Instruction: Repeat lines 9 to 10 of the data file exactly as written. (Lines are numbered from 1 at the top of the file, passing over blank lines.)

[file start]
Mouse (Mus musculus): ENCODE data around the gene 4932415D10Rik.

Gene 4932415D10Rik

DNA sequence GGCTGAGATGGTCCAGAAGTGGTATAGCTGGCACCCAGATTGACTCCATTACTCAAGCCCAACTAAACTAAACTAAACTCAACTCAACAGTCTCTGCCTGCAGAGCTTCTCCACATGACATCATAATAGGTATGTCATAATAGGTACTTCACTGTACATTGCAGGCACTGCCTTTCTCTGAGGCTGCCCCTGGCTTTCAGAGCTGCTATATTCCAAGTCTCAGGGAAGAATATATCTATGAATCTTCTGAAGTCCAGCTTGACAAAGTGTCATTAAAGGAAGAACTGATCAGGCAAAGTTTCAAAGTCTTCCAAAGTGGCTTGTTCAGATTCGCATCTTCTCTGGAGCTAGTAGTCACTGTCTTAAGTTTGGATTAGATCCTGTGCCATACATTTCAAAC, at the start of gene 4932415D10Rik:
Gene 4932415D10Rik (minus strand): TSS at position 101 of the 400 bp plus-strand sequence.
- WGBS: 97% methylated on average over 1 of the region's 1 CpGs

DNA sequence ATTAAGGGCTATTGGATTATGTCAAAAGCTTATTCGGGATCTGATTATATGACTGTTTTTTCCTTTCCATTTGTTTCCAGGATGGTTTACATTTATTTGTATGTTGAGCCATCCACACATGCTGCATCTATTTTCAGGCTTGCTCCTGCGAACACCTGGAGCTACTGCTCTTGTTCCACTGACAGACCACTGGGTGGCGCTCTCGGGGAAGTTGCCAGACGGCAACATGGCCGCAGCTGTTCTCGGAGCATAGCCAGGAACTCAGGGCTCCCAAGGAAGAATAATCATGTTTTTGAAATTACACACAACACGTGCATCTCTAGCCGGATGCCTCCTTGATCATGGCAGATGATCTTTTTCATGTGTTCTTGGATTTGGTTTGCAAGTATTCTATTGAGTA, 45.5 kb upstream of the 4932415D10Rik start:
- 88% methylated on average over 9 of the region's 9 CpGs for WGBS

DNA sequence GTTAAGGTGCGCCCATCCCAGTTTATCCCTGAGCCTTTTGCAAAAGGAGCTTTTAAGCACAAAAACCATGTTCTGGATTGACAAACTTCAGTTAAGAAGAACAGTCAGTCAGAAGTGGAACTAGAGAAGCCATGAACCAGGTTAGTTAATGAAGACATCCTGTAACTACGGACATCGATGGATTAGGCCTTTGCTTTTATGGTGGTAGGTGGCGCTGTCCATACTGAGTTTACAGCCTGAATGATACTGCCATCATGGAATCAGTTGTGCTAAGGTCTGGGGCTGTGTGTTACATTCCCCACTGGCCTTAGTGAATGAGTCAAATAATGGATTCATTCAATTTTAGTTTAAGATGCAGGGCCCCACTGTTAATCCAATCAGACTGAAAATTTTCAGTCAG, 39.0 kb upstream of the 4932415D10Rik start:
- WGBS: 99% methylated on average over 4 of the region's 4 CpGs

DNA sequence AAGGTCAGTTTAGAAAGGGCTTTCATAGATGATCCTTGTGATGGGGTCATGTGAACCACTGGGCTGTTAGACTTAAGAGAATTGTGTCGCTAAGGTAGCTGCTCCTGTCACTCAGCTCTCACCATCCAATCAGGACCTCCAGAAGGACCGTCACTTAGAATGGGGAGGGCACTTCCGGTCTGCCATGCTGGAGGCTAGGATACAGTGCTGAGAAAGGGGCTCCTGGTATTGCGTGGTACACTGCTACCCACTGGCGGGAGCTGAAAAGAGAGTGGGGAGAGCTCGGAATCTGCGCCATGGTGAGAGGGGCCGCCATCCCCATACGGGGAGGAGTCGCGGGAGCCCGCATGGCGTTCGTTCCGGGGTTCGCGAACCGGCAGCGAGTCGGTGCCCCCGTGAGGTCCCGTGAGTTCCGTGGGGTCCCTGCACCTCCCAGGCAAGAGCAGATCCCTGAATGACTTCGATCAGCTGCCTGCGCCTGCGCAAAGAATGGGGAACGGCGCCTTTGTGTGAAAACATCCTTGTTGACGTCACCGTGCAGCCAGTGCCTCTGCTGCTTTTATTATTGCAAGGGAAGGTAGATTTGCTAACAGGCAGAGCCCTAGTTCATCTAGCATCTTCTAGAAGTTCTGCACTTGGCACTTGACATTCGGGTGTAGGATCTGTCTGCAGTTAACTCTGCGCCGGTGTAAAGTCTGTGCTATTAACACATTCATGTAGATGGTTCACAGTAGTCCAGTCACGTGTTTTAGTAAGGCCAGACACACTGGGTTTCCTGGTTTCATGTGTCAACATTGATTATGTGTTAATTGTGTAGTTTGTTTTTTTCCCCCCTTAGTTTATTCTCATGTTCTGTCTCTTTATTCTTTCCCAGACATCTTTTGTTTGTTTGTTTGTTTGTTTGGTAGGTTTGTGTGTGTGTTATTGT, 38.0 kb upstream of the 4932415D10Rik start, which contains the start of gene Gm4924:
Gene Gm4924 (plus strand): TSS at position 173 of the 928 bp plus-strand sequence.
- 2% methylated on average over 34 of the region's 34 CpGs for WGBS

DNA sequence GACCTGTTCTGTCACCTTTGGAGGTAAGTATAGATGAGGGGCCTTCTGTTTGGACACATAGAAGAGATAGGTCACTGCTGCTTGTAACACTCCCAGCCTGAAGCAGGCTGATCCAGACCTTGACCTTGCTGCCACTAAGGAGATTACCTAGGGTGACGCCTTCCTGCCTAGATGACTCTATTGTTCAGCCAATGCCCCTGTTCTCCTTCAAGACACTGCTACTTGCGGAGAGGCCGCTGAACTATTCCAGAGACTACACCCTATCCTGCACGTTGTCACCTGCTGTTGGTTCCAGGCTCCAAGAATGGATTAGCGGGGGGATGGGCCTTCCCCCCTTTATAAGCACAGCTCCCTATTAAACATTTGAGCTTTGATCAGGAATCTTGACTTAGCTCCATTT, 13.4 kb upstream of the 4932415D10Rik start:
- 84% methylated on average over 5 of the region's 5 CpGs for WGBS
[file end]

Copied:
- WGBS: 99% methylated on average over 4 of the region's 4 CpGs

DNA sequence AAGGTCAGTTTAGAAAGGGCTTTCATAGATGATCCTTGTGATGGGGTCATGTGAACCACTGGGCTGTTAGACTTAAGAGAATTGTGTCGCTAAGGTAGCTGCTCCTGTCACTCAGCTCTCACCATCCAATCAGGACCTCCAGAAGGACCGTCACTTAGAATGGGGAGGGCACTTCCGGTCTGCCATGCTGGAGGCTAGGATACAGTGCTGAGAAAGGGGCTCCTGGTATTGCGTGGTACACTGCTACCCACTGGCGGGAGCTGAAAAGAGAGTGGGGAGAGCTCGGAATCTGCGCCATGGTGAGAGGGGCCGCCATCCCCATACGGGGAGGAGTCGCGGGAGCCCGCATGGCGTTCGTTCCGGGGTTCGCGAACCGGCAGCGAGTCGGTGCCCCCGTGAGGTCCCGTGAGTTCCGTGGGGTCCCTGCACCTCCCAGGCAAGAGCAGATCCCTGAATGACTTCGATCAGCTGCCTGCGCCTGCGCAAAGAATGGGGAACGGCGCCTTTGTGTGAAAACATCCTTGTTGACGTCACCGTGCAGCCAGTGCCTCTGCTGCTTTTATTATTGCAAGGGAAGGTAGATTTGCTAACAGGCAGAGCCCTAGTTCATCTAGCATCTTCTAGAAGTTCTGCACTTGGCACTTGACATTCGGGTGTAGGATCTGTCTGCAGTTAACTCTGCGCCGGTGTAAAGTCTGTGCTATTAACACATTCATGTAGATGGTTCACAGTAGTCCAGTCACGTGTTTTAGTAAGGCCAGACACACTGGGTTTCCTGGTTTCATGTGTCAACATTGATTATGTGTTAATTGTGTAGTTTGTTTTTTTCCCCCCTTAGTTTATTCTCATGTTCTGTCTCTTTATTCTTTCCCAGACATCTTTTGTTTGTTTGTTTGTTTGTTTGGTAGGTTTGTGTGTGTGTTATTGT, 38.0 kb upstream of the 4932415D10Rik start, which contains the start of gene Gm4924: